Speaking of the fast-growing Fintech industry, she suggests that a central bank regulated system could become the basis for a rapid expansion of financial services. Customers in the developing world and the poorest people in western societies could be offered these services without the risks associated with privately managed digital currencies.
Speaking at a fintech conference in Singapore, Lagarde said central banks would take over the processing of transactions while private-sector providers offered innovative services to customers. She goes on to outline the advantages of introducing such a scheme;
“The advantage is clear. Your payment would be immediate, safe, cheap, and potentially semi-anonymous…central banks would retain a sure footing in payments. In addition, they would offer a more level playing field for competition, and a platform for innovation. Meanwhile, your bank or fellow entrepreneurs would have ensured a friendly user experience based on the latest technologies”.
The model is already being considered by some governments across the globe. Sweden’s central bank has run tests, and the IMF has credited Canada, China and Uruguay as also moving ahead with plans to provide a digital currency. She added though that the case for digital currency “is not universal” and it should be investigated “seriously, carefully and creatively”.
Despite Lagarde’s endorsement, the IMF’s proposal is likely to be greeted warily by many digital currency operators. One of the main attractions of their technology is that it lies outside the mainstream banking system. The involvement of a central bank could be seen by traders and users alike as imposing heavy-handed regulations…ones that could slow down transactions and raise costs.
Conversely, businesses wishing to use the underlying blockchain technology to process transactions are likely to welcome the IMF’s endorsement. The involvement of central banks will serve to preserve the integrity of new financial systems and provide a level of security which may attract new customers. Additionally, having a centrally regulated currency could provide a more stable trading platform, something which has been lacking in recent times.
It is certainly an interesting debate, and we’d love to hear your views. Please leave your comments below!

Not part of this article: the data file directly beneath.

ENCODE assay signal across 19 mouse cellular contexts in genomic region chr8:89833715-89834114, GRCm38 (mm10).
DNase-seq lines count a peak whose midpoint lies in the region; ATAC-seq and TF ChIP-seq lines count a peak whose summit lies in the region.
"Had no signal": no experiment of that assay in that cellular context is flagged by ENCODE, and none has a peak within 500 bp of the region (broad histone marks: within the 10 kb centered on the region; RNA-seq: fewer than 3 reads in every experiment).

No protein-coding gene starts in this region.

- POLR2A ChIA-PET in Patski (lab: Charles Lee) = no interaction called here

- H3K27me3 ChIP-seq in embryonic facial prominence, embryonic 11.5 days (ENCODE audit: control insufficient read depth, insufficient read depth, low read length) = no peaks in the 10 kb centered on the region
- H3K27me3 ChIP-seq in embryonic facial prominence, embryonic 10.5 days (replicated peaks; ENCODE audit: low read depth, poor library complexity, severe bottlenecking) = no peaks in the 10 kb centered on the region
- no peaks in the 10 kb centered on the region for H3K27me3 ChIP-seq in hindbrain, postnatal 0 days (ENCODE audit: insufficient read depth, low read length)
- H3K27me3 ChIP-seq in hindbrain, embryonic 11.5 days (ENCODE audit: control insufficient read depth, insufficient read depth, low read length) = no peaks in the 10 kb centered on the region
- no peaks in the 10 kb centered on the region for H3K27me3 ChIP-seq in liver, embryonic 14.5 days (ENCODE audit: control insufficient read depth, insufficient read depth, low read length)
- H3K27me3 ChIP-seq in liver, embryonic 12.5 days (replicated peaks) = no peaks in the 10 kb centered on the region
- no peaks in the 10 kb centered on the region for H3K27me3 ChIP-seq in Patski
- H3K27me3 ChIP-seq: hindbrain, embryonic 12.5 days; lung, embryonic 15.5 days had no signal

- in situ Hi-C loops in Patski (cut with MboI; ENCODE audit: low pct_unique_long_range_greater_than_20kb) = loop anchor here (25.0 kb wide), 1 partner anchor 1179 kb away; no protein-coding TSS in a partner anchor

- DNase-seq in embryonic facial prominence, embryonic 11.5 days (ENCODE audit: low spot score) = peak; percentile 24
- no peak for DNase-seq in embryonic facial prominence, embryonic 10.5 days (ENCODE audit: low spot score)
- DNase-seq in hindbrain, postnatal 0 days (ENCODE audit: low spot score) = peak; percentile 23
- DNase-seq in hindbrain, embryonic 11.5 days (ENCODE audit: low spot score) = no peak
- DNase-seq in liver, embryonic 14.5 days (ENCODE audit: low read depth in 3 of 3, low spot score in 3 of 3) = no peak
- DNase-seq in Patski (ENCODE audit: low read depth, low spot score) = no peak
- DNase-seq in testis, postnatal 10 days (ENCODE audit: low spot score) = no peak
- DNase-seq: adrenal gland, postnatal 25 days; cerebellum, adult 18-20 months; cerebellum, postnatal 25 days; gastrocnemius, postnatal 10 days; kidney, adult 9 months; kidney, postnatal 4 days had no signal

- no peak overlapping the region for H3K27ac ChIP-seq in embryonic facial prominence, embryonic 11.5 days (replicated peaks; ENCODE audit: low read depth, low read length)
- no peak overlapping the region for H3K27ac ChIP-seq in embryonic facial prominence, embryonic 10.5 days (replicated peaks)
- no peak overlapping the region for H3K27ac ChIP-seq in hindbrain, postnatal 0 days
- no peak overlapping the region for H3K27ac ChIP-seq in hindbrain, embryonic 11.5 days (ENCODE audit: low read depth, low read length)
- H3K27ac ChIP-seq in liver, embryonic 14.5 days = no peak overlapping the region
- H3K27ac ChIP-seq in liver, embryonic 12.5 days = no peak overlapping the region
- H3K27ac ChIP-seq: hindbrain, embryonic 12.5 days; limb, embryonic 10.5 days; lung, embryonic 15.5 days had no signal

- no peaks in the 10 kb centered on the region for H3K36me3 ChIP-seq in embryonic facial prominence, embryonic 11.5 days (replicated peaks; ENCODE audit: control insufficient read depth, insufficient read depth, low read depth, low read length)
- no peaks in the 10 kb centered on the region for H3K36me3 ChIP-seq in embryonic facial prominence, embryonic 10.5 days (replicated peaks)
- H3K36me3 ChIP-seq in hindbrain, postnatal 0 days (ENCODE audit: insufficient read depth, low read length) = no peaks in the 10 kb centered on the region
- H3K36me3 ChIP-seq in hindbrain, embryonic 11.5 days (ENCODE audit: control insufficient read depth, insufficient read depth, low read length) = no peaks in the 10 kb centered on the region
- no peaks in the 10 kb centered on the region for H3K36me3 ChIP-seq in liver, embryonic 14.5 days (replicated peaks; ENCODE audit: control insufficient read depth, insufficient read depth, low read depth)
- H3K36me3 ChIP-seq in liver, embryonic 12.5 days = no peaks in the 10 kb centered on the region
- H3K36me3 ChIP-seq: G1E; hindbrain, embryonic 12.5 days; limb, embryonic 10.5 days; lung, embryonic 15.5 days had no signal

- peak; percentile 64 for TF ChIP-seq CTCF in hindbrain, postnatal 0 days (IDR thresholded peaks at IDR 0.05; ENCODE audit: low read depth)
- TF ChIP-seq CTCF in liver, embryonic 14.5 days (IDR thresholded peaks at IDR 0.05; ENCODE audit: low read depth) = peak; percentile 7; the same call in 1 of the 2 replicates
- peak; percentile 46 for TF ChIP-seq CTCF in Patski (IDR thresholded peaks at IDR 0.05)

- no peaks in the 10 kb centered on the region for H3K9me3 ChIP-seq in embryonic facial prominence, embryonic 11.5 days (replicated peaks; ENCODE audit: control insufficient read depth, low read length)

SAP acquire US firm Qualtrics for $8bn
Software provider SAP is Europe’s most valuable tech firm. This week SAP extend their portfolio as they buy survey company Qualtrics in an $8bn cash payment. The deal was finalised just days before the US company was due to go public in what was anticipated to be a $5bn float.
Qualtrics were founded in 2002. They service 9,000 business customers, providing them with both survey and research software.
It would appear that big software companies are manoeuvring to stay ahead of developments in cloud software from fast-growing software start-ups. 2018 has been witness to some other exciting acquisitions among the software space. A $34bn pricetag secured Red Hat for IBM and GitHub were snapped up by Microsoft. Meanwhile, Adobe secured marketing software company Marketo for $4.75bn
SAP chief executive Bill McDermott said Qualtrics’ upcoming listing was already oversubscribed. The company reported a small profit in its most recent filing of $1.5m with $290m in revenue. To put this into some sort of context, its biggest rival, Survey Monkey, went public in September valued at around $1.25bn. Qualtrics however, has been growing faster and is more profitable.
Both parties seem to be rubbing their hands together with glee as a result of this latest team-up.
In a statement following the deal, Mr McDermott can be quoted as saying that “This is the No. 1 most transformative thing I’ve ever been involved in.”, whilst Qualtrics chief executive and founder Ryan Smith said the deal would put its software “everywhere overnight”. Indeed, it is expected that Qualtrics will use the gargantuan weight of Germany’s largest software company to put its software behind billions of global transactions.